Read also - Daryl's encounters

During an assembly in which the question, “How has your life changed and how is it still changing as a result of the changes brought by Covid-19?” was posed, many people described how they found it difficult to be stuck at home and felt trapped into a repetitive daily routine. Carolina responded to the question by talking about these families that struggled to put food on the table and who were sometimes evicted from their homes for not paying their rent. A few hours later, six families called her and said, “Count us in. We want to come with you to distribute the food packages around the city.” This continued throughout the summer, and the families of the school now know Carolina’s friends and their children by name.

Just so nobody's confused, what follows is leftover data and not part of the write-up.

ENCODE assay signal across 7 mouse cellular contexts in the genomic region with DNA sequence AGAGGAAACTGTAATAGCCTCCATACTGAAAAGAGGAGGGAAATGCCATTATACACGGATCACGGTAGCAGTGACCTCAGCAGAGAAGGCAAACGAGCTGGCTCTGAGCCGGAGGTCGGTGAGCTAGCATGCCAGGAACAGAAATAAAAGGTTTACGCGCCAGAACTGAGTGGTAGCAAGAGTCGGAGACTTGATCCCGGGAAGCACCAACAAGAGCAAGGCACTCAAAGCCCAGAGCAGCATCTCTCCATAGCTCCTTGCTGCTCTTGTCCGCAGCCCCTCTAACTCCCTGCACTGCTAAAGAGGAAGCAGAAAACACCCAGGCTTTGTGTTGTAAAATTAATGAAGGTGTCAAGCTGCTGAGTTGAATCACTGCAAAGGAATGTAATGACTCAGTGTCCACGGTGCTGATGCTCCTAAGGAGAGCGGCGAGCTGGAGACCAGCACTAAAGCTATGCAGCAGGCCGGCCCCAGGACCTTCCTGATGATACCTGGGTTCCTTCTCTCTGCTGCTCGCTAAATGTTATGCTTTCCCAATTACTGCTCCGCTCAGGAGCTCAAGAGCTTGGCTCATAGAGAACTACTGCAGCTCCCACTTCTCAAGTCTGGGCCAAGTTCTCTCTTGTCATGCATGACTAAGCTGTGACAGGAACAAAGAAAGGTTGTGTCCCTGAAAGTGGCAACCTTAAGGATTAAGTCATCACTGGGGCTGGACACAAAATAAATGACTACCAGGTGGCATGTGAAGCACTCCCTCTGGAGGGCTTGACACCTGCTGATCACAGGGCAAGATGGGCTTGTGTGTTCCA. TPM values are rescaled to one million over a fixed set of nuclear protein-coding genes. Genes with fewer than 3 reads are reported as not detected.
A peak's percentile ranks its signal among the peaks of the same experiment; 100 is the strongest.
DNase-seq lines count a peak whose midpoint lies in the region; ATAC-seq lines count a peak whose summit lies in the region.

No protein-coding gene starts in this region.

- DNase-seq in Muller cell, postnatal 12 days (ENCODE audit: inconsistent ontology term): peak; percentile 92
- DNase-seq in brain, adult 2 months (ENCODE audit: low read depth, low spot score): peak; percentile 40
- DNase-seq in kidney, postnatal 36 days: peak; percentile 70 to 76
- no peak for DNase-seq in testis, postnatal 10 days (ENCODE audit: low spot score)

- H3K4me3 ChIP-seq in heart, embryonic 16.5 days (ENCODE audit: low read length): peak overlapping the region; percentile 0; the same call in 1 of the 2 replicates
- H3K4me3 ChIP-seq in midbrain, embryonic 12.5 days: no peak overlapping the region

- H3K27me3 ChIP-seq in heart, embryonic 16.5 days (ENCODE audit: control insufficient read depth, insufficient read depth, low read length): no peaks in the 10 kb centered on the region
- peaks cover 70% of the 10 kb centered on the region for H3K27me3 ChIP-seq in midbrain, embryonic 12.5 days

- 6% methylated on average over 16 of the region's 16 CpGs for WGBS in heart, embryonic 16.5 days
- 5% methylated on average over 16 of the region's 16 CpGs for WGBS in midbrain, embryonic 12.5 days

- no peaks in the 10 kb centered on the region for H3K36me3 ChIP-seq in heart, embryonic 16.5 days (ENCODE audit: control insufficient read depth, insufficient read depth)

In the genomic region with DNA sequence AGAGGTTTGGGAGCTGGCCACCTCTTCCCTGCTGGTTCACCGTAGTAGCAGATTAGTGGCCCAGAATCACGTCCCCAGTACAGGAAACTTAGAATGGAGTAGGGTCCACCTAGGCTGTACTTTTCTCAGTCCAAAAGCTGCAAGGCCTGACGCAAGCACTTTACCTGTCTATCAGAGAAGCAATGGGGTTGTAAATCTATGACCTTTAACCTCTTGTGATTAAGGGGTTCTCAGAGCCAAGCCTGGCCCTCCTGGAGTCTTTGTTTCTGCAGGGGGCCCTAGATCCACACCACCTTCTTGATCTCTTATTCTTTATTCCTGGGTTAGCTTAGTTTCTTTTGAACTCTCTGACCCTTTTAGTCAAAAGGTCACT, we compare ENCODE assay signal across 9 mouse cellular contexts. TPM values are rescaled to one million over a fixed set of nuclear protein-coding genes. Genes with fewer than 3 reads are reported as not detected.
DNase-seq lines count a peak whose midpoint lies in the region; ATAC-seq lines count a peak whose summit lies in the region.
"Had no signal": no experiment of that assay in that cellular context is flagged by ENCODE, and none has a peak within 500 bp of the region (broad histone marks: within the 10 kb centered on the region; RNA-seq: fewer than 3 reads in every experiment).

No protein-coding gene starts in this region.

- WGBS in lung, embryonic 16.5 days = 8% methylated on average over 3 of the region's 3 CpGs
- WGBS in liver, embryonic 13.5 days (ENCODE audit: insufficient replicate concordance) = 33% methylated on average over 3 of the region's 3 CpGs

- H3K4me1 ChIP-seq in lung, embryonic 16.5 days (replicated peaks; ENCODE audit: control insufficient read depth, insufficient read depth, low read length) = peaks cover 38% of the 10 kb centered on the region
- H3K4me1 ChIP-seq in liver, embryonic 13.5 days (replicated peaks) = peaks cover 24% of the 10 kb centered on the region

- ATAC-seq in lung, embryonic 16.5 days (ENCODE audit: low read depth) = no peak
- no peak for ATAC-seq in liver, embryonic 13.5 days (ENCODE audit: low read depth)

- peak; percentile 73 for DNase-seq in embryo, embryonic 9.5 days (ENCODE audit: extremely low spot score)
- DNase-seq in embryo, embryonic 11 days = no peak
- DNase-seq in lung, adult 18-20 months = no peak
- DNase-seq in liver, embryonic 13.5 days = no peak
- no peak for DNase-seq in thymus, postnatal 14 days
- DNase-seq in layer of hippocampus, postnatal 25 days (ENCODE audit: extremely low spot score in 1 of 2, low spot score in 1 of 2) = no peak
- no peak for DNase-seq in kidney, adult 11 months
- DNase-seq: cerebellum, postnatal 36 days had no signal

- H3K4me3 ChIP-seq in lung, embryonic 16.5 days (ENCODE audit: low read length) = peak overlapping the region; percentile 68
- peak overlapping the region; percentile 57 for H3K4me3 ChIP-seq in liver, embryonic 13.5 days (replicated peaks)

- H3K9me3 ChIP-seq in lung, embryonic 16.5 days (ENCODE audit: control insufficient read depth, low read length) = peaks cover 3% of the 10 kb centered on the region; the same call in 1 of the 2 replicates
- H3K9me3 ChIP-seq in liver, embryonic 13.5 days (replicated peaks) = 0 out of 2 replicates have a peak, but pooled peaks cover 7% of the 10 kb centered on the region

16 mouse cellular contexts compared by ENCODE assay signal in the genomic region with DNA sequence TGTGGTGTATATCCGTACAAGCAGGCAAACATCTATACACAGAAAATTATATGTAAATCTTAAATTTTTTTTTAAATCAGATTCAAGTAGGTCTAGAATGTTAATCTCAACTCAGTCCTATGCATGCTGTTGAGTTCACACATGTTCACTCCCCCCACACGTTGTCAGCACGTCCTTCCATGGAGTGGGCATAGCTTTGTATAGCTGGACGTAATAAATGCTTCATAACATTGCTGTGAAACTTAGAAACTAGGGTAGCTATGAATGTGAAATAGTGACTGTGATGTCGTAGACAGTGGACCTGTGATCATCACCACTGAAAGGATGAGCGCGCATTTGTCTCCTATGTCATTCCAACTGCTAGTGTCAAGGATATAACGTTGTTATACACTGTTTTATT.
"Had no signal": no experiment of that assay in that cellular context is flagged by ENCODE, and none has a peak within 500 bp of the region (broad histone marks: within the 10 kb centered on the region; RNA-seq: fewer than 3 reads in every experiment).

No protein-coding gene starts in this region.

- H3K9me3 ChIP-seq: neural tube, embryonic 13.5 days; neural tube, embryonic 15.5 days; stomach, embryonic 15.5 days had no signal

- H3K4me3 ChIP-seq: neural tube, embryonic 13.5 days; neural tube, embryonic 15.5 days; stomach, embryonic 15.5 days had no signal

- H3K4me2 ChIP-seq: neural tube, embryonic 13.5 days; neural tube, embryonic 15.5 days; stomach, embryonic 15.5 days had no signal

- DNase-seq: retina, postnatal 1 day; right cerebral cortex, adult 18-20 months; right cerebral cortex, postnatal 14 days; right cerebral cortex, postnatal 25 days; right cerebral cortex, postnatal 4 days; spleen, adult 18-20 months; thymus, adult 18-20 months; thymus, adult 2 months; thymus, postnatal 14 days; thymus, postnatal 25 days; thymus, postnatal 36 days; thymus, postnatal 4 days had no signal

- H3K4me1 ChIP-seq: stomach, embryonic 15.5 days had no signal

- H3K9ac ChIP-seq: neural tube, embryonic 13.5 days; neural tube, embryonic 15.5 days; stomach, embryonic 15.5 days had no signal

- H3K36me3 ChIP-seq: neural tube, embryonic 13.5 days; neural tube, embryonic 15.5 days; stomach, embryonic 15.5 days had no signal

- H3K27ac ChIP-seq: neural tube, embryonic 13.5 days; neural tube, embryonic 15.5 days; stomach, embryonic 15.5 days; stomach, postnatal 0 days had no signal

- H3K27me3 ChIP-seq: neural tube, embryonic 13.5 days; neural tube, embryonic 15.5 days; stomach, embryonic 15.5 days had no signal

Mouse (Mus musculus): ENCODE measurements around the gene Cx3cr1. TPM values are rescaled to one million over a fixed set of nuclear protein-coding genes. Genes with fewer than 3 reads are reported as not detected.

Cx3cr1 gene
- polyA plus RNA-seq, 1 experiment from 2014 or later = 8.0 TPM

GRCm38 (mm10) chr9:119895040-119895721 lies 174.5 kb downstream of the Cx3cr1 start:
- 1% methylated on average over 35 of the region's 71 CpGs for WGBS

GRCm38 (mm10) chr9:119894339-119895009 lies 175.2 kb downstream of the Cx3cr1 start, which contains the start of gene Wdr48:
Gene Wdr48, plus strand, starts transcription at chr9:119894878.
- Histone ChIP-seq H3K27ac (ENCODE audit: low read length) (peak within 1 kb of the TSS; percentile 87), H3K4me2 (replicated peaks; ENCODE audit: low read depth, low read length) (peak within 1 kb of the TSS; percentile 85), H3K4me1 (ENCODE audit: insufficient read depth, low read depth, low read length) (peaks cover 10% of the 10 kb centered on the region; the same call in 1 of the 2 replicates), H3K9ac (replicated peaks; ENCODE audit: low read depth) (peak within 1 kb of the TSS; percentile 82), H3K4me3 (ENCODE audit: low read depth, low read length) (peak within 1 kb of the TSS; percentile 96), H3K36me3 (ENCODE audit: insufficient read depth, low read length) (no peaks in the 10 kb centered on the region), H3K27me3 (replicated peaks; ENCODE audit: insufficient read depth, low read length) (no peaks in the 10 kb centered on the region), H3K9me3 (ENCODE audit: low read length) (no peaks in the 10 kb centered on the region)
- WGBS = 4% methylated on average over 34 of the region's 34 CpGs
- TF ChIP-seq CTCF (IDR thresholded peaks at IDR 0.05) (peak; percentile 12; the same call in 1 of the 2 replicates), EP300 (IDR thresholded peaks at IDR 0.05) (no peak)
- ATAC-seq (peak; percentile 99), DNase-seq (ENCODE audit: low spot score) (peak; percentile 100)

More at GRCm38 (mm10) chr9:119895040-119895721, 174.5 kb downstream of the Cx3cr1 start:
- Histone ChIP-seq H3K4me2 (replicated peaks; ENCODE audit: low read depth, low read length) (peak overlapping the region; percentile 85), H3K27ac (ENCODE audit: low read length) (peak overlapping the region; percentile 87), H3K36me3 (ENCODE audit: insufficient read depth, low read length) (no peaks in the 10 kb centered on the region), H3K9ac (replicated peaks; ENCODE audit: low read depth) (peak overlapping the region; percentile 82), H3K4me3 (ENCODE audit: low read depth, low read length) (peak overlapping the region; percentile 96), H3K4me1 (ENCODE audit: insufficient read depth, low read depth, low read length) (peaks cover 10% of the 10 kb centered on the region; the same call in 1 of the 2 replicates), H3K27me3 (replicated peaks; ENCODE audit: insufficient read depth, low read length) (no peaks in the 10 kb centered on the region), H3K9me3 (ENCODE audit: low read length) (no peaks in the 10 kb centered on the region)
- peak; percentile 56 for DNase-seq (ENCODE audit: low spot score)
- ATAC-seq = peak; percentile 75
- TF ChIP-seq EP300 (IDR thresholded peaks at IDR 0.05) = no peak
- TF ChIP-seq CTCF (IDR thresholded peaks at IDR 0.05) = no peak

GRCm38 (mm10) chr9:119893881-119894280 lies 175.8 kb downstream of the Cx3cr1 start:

The real danger, fundamentally, is to live in a world of ideas that does not allow us to grow, that causes us to lose familiarity with the business of living. Instead, people who are willing to dive into reality, to weather the storms, and to build with what they have, develop a joy in living and a love for life that, even in the midst of the dramatic events and challenges of the past months, becomes greater and greater.